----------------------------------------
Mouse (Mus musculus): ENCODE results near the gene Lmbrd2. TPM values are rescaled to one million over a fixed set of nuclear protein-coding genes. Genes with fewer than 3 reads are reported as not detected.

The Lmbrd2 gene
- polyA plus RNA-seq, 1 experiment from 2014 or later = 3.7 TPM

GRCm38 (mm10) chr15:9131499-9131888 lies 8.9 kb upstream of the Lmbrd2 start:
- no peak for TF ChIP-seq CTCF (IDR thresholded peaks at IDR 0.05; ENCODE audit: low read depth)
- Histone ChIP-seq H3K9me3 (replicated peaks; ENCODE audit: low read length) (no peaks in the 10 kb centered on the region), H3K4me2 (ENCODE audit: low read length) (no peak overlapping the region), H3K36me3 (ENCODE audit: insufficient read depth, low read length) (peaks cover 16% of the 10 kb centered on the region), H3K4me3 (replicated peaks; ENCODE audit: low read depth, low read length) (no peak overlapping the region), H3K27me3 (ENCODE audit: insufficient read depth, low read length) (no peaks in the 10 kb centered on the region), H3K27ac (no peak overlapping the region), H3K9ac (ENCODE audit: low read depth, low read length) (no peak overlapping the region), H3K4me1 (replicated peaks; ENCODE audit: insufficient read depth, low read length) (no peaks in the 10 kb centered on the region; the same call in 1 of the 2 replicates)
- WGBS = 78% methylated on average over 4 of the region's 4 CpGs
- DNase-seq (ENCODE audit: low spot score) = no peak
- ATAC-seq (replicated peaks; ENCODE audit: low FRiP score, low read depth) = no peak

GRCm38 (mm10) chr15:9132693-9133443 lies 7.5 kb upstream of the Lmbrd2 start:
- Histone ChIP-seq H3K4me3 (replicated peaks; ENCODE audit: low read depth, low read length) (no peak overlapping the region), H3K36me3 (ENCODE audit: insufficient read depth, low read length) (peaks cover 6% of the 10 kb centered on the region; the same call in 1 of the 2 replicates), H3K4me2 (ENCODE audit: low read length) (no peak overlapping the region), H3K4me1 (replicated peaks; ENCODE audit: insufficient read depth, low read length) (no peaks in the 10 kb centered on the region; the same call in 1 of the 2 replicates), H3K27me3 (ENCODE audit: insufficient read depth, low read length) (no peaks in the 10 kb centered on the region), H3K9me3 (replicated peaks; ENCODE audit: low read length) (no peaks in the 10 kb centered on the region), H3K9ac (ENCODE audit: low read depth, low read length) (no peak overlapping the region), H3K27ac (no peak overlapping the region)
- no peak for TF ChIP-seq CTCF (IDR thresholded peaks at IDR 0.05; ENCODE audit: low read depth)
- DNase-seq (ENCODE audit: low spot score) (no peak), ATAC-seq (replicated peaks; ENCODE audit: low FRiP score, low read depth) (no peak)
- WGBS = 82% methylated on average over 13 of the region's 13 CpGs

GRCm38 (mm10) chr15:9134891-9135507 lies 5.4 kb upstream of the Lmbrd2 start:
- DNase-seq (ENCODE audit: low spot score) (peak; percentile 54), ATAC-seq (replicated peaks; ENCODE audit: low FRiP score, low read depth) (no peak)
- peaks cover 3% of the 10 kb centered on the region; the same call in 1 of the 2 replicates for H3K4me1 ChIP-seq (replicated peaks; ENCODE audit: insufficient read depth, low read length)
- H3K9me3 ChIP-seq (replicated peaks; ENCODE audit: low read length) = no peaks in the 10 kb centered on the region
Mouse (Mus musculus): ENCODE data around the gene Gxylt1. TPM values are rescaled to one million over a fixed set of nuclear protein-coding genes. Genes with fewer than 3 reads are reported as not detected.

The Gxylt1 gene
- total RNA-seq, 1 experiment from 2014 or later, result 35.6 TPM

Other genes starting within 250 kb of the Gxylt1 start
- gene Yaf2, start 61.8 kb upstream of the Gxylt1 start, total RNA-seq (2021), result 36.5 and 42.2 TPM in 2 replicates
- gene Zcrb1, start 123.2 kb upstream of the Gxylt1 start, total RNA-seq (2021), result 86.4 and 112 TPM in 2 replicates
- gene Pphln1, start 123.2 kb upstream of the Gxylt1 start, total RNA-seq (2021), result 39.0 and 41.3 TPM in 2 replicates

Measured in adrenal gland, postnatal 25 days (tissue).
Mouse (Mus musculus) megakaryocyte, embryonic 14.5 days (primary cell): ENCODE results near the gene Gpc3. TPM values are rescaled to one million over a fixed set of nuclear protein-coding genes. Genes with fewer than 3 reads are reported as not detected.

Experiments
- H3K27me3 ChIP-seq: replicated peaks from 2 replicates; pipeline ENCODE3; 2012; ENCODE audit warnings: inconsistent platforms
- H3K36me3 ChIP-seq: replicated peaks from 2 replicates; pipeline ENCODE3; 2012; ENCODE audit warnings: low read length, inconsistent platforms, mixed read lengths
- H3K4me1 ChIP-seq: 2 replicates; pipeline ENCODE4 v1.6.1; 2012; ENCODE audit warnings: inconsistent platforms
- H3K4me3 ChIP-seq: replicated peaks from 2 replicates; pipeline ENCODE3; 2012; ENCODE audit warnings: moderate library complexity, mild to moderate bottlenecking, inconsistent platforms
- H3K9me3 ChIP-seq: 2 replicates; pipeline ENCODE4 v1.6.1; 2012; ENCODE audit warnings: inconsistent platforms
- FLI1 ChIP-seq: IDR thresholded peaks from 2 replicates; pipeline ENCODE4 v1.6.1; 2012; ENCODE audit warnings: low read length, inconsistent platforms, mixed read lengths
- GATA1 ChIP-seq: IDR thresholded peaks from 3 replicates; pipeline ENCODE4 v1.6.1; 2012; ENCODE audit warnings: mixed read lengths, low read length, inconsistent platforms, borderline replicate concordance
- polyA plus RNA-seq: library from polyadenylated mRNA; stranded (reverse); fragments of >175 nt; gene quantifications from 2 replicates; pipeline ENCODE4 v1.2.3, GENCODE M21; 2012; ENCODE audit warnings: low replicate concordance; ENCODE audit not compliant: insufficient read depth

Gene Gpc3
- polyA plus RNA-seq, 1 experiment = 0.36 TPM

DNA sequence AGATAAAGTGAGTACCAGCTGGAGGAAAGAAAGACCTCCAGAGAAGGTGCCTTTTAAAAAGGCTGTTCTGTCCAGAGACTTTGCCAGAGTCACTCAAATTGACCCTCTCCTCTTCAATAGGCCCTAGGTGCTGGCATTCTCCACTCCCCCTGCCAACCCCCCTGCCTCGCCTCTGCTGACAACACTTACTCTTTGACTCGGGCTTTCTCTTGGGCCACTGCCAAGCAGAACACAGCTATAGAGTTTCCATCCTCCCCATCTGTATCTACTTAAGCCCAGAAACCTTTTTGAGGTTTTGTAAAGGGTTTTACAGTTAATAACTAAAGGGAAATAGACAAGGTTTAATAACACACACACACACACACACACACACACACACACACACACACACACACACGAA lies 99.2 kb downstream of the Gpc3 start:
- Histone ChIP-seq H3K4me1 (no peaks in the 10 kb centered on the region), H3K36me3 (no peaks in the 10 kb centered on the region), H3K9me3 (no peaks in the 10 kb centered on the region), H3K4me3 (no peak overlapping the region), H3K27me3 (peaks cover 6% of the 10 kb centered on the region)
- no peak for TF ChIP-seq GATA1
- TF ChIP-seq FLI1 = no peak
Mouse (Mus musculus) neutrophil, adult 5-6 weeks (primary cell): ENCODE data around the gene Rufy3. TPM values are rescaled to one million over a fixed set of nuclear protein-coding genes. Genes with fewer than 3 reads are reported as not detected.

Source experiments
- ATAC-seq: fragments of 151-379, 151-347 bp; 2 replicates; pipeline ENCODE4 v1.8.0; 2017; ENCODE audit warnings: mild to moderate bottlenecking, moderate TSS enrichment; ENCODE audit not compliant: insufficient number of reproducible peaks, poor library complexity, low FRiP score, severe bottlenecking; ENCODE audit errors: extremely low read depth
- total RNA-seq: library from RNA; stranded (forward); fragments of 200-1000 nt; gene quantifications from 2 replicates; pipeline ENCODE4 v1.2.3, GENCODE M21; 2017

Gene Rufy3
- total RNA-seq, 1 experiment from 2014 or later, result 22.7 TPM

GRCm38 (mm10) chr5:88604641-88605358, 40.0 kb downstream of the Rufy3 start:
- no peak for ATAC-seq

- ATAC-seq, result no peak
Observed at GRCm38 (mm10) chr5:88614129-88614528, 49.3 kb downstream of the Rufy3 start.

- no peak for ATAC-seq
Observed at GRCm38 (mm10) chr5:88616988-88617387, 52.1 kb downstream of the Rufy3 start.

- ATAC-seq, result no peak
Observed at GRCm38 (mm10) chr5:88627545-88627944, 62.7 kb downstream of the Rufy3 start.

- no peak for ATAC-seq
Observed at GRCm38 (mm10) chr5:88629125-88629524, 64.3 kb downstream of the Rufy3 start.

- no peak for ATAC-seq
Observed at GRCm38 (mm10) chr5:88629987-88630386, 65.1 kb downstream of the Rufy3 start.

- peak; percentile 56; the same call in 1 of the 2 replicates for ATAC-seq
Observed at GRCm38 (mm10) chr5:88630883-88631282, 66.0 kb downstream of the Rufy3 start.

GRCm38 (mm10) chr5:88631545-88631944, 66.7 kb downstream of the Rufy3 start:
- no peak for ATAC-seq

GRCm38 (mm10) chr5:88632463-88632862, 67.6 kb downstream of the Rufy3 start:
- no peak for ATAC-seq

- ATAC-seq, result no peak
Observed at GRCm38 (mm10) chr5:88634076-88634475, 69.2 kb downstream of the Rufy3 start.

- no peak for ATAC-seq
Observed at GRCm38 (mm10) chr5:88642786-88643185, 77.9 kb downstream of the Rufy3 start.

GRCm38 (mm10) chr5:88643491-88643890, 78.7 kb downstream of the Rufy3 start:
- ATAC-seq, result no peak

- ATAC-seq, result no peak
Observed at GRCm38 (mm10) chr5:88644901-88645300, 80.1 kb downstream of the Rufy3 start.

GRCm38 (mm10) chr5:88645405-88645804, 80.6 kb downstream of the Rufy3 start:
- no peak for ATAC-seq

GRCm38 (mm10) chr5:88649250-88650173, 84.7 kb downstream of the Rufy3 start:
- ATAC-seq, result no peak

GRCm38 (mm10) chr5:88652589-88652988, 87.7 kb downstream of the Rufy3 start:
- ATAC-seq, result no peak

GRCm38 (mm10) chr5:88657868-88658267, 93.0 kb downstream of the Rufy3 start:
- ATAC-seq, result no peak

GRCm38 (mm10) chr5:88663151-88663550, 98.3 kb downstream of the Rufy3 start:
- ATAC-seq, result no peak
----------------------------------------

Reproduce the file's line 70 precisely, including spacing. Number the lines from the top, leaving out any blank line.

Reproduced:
Observed at GRCm38 (mm10) chr5:88642786-88643185, 77.9 kb downstream of the Rufy3 start.